Many studies have been done that show the importance of affection on children and their proper development into adulthood. Harry Harlow, an American psychologist, conducted studies on infant rhesus monkeys. In his research, he took the monkeys from their mothers and placed them in isolation or with either a wire and straw replacement with milk or a soft foam covered in terry cloth. The infant monkeys preferred the soft, comforting option, even when no food was available. Those in isolation showed disturbed behavior and reclusive tendencies.
No matter the species nor situation, we all crave the comfort of a loving embrace. “Hugs can do great amounts of good – especially for children,” is something Princess Diana, Princess of Wales, often said, believed, and lived throughout her life. She brought care and love to children living in third world countries with diseases like HIV when most people were afraid to be near them. The impact of her affection for those children lives on today.
Charles Nelson of Harvard Medical School conducted a study of children in a Romanian orphanage. Because the children were lacking in attention, they would reach for any adult who came into the orphanage. Nelson says that affection toward children is important to their brain and physical development, as well as their mental health.
Unfortunately, children who are deprived of affection sometimes develop the inability to determine proper, healthy contact and relationships with adults. They may not be able to properly process rejection and may think that inappropriate affection is acceptable. Learning boundaries is difficult in these situations.
Even for children who do receive plenty of love and attention, it is important not to push them to give hugs to friends or relatives with whom they are not familiar. While we want to teach children how to show compassion and care for others, insisting that they express that through physical contact may cause boundary issues. Forcing a child to show affection to someone just because they have not seen them in a while or they brought them a birthday or holiday gift may cause them to think they owe someone something when they are nice to them, according to Girl Scouts’ developmental psychologist Dr. Andrea Bastiani Archibald. There are many ways to show appreciation or thanks without physical contact.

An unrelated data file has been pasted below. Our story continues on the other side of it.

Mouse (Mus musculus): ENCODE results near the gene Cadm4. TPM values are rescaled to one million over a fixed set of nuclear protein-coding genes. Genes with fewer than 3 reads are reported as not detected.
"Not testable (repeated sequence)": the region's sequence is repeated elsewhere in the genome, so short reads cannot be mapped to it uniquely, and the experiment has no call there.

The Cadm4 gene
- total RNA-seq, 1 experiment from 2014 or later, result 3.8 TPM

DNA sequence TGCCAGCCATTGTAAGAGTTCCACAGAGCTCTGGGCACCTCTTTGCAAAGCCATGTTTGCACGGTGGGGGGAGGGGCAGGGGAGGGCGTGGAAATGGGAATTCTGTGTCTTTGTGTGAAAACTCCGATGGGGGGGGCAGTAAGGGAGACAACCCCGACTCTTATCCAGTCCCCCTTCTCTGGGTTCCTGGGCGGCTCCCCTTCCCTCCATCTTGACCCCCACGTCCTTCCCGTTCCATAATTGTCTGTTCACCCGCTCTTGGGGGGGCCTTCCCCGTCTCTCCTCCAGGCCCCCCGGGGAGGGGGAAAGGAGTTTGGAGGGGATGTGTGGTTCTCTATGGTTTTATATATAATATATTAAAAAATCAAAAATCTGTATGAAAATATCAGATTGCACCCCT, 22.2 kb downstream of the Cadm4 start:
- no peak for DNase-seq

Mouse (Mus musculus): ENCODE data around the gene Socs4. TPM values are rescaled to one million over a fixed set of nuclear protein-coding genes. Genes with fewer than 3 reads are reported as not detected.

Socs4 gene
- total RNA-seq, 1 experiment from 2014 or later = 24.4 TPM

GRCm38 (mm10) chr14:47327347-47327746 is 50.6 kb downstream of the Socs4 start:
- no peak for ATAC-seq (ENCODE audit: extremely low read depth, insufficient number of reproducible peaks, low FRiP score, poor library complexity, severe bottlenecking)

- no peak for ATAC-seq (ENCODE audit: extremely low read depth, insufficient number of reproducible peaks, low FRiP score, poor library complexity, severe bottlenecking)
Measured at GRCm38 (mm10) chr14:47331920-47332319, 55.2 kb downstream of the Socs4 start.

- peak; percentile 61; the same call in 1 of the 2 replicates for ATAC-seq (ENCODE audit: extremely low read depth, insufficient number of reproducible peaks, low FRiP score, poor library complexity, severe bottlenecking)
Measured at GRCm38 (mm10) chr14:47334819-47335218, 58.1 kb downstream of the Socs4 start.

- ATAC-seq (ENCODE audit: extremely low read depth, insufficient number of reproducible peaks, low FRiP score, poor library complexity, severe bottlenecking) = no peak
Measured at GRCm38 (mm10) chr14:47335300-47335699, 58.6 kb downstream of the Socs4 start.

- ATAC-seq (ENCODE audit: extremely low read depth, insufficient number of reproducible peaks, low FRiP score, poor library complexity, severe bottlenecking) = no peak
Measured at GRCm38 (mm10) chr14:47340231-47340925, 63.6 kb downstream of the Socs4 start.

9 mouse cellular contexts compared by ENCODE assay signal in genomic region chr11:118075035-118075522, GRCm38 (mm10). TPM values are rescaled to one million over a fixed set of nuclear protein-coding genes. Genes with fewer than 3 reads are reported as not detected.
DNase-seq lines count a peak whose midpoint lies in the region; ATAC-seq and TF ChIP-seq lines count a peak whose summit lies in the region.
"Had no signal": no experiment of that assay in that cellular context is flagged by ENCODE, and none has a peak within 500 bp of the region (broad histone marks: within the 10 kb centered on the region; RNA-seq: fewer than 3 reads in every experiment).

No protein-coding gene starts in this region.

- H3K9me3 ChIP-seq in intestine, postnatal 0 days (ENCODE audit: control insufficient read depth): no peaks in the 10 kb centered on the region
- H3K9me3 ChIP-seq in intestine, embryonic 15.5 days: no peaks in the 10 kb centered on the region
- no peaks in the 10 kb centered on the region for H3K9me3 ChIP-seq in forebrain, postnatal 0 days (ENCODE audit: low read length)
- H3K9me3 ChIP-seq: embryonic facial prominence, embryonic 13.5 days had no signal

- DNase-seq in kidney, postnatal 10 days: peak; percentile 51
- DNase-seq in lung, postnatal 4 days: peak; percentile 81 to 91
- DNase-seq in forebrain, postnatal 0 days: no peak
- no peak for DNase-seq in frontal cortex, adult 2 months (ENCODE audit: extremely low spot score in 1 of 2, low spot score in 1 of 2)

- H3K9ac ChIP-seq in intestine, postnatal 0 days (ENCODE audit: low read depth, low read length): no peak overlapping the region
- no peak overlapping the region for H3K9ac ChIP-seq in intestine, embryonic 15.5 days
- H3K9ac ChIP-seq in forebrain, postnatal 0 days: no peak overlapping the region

Hugging children and showing affection to those you love helps develop a sense of security, increases self-esteem, and improves social interaction. So, on Global Hug Your Kids Day and every day, give plenty of hugs. Not only will you benefit from the affection, but your children will be developing in positive ways, mentally and physical, for their adulthood.
Red River Youth Academy is located at 3400 Deskin Dr. in Norman, Okla., and serves children and adolescents experiencing emotional/behavioral disorders that often involve severe anger, aggression, and defiance. At Red River, we believe in hope, second chances, and new beginnings. We are dedicated to providing the most effective care for our residents through programs designed to target specific problems faced by youth and to teach them new life skills to enable them to succeed in society. For more information, please call (405) 701-8530 or visit http://www.redriverya.com/.